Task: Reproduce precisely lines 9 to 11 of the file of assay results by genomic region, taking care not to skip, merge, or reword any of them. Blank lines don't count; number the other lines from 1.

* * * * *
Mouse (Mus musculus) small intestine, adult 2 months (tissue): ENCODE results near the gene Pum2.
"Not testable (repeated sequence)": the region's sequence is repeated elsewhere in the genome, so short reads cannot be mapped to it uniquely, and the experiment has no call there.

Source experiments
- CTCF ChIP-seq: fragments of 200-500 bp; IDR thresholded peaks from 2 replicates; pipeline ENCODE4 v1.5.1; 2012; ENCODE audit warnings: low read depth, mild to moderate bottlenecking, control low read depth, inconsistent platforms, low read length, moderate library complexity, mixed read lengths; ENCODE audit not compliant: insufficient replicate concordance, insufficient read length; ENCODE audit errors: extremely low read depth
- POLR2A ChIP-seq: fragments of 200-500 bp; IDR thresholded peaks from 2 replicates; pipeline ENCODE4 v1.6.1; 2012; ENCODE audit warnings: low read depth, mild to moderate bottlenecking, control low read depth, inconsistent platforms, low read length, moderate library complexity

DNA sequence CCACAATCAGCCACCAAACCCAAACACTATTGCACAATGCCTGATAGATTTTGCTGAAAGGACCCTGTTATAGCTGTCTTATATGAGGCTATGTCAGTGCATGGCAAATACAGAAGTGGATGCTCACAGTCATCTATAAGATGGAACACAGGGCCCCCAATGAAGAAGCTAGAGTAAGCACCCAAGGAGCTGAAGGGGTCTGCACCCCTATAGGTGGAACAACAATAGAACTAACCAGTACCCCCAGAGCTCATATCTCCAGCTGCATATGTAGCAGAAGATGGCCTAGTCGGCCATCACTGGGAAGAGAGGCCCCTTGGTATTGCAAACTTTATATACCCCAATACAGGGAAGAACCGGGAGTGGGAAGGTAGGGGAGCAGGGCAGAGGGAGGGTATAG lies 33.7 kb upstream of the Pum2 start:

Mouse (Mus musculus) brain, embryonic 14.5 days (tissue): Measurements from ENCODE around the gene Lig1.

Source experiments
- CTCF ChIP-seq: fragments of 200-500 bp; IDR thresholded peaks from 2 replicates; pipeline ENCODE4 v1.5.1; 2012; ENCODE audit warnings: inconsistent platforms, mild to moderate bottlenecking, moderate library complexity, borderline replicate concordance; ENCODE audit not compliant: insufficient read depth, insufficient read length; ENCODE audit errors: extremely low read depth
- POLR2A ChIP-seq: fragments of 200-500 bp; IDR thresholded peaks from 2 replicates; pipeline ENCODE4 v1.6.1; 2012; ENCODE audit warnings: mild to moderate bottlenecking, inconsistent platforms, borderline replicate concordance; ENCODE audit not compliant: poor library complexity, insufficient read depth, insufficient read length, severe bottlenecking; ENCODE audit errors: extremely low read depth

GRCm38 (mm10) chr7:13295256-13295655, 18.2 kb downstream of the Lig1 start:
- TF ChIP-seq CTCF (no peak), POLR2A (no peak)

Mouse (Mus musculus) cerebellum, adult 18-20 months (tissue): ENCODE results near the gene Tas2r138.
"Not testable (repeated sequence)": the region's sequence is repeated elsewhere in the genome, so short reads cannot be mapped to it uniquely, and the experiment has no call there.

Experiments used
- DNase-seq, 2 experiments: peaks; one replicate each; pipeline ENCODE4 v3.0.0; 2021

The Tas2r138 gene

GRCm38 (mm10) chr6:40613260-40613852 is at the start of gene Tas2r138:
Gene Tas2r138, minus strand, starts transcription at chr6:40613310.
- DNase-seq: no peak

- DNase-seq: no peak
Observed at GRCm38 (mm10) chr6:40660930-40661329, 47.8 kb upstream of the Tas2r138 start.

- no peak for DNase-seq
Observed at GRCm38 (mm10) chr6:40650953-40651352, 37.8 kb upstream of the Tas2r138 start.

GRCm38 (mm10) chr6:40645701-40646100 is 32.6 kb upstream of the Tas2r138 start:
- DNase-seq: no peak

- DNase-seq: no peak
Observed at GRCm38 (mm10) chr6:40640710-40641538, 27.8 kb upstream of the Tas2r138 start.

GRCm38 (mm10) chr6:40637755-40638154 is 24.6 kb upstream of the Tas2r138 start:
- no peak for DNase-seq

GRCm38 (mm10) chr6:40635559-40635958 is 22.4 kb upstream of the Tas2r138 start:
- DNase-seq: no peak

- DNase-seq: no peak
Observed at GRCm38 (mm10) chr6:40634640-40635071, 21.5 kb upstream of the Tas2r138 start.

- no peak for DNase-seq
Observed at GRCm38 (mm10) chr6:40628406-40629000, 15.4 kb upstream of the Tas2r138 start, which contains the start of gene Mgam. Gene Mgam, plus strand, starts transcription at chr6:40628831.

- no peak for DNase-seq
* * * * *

- CTCF ChIP-seq: fragments of 200-500 bp; IDR thresholded peaks from 2 replicates; pipeline ENCODE4 v1.5.1; 2012; ENCODE audit warnings: inconsistent platforms, mild to moderate bottlenecking, moderate library complexity, borderline replicate concordance; ENCODE audit not compliant: insufficient read depth, insufficient read length; ENCODE audit errors: extremely low read depth
- POLR2A ChIP-seq: fragments of 200-500 bp; IDR thresholded peaks from 2 replicates; pipeline ENCODE4 v1.6.1; 2012; ENCODE audit warnings: mild to moderate bottlenecking, inconsistent platforms, borderline replicate concordance; ENCODE audit not compliant: poor library complexity, insufficient read depth, insufficient read length, severe bottlenecking; ENCODE audit errors: extremely low read depth

GRCm38 (mm10) chr7:13295256-13295655, 18.2 kb downstream of the Lig1 start: